But, even in those years, I was not quite lost. Because, deep in my own heart, I was unhappy and restless. By the end of this period, I felt trapped, and desperate to find meaning. I think that most of the people I knew during this period were trapped also.
I had a moment of epiphany. I was desperate for a break, exhausted and low. My wife had been very ill, and life was so tough that I did not know where to turn. We booked a holiday — the first for 18 months, and the first break since my wife’s illness. I got a call from a client on the morning before we went away. They were insistent that I go in to help them. I explained about the holiday, but that carried no weight. At 9.30 p.m. I was in an office on my own, way outside London. I had missed my holiday. I had no way of getting home, and my clients had left without telling me. I realised that, in my working life, no one really cared about me and my family, and that I was simply a well-paid hired hand. When I had outgrown my usefulness, that would be that. I knew that life had to offer more than this.
THE story of my conversion to Christianity in my early forties is for another time. The giving up of my life as an entrepreneur and businessman is for another time, also. But one of the products of becoming a Christian, and, later, a priest, was that I began to hear the stories of those who had no one else to tell them to. My ear became tuned to a different beat. I began to see a side of the world that I had been insulated from.
When I became a priest, I started to become attached to stories again. I began to think that we have to reclaim them: to see them as the bedrock of the Christian way, of a healthy society, and of our own health and well-being.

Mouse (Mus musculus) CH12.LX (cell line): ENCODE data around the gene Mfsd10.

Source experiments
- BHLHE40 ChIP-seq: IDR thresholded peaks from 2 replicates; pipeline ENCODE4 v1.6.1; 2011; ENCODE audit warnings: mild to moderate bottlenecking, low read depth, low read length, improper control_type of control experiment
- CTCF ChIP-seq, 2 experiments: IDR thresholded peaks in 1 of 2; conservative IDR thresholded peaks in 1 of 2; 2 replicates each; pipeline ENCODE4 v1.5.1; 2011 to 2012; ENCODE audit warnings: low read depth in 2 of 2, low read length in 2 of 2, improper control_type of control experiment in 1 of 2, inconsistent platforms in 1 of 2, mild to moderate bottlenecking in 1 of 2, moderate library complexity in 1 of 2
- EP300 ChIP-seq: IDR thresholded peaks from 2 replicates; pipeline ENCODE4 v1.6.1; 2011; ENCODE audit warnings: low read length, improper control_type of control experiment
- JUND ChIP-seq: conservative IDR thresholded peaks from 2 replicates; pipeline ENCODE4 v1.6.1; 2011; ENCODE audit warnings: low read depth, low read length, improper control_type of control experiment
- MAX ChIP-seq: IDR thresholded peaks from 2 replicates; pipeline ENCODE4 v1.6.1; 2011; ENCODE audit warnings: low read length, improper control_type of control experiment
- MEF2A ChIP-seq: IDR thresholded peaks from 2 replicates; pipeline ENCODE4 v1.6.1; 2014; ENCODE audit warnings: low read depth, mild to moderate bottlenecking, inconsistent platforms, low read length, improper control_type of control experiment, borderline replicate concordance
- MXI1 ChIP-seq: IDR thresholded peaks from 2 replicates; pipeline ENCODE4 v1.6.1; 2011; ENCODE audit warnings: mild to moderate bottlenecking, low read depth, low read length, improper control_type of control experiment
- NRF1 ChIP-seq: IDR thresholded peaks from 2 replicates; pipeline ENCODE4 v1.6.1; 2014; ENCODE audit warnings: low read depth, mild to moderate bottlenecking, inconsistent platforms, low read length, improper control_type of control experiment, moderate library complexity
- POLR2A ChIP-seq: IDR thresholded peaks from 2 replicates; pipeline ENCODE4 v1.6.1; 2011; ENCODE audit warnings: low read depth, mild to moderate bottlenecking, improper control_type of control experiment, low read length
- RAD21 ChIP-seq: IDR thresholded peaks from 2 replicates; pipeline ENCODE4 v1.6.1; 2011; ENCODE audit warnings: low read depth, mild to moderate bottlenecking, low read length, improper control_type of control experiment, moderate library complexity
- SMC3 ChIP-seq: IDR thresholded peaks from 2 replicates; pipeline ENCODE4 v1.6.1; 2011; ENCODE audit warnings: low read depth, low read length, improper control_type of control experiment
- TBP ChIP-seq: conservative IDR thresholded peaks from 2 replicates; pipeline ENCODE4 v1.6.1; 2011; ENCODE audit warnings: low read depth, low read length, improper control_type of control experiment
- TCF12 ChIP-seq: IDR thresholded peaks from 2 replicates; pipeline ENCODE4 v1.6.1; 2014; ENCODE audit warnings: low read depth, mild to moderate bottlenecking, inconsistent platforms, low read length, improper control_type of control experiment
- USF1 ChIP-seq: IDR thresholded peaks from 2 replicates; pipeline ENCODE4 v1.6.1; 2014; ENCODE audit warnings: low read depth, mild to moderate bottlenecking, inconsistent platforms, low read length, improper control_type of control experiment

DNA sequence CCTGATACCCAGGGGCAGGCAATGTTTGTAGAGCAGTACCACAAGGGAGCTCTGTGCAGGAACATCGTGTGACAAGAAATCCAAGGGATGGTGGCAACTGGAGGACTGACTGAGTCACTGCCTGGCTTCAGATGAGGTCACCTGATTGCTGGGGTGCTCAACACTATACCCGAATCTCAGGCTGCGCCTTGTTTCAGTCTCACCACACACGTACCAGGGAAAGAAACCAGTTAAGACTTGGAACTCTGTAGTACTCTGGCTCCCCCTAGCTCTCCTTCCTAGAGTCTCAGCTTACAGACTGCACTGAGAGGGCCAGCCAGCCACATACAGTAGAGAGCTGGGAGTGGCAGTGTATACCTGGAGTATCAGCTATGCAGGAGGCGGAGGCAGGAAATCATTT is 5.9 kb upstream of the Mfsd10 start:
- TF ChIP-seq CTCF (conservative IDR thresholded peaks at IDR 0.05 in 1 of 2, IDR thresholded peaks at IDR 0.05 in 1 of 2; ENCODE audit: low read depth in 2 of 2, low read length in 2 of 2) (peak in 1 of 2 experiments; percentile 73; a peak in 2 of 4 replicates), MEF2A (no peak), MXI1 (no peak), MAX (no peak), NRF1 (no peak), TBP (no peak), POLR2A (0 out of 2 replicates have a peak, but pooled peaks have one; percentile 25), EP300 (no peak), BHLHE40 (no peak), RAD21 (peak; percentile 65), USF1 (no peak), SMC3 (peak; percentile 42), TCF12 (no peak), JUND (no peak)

My church is named after that great northern saint, Cuthbert. He led a revival of the faith, and was known as the “fire of the north”. He would visit local settlements, most of them pagan and poor, and would spend time simply sitting and listening to the stories of the families who lived there. They loved him for it. He was a good advert for the faith, and many of those he took time to listen to became Christians.
I REALISED that life becomes impossible when we have no one who wants to listen to our stories, or we find it hard to tell our story — because of trauma, grief, or violence. Many of the older people we have worked with at my church had stopped telling their stories because no one seemed interested. They also, I think, felt embarrassed to be left so alone. They never imagined, when they were bringing up their families, had good jobs, and the world seemed full of possibility, that one day they would be surrounded by the memories of friends who had moved or died, and that they themselves would become just another elderly person with no one to talk to.
Family members have sometimes heard all the old tales and don’t want another dose of nostalgia. It is easy to lose interest in a parent’s story of their youth when you’ve heard it countless times before.
Learning to listen to stories — and to tell them — has transformed my ministry and my faith. It has helped me reconnect with a part of myself that I feared I had lost.
The Revd Steve Morris is Vicar of St Cuthbert’s, North Wembley.
This is an edited extract from Our Precious Lives: Why telling and hearing stories can save the Church, to be published by Authentic on 14 February at £7.99 (CT Bookshop £7.20).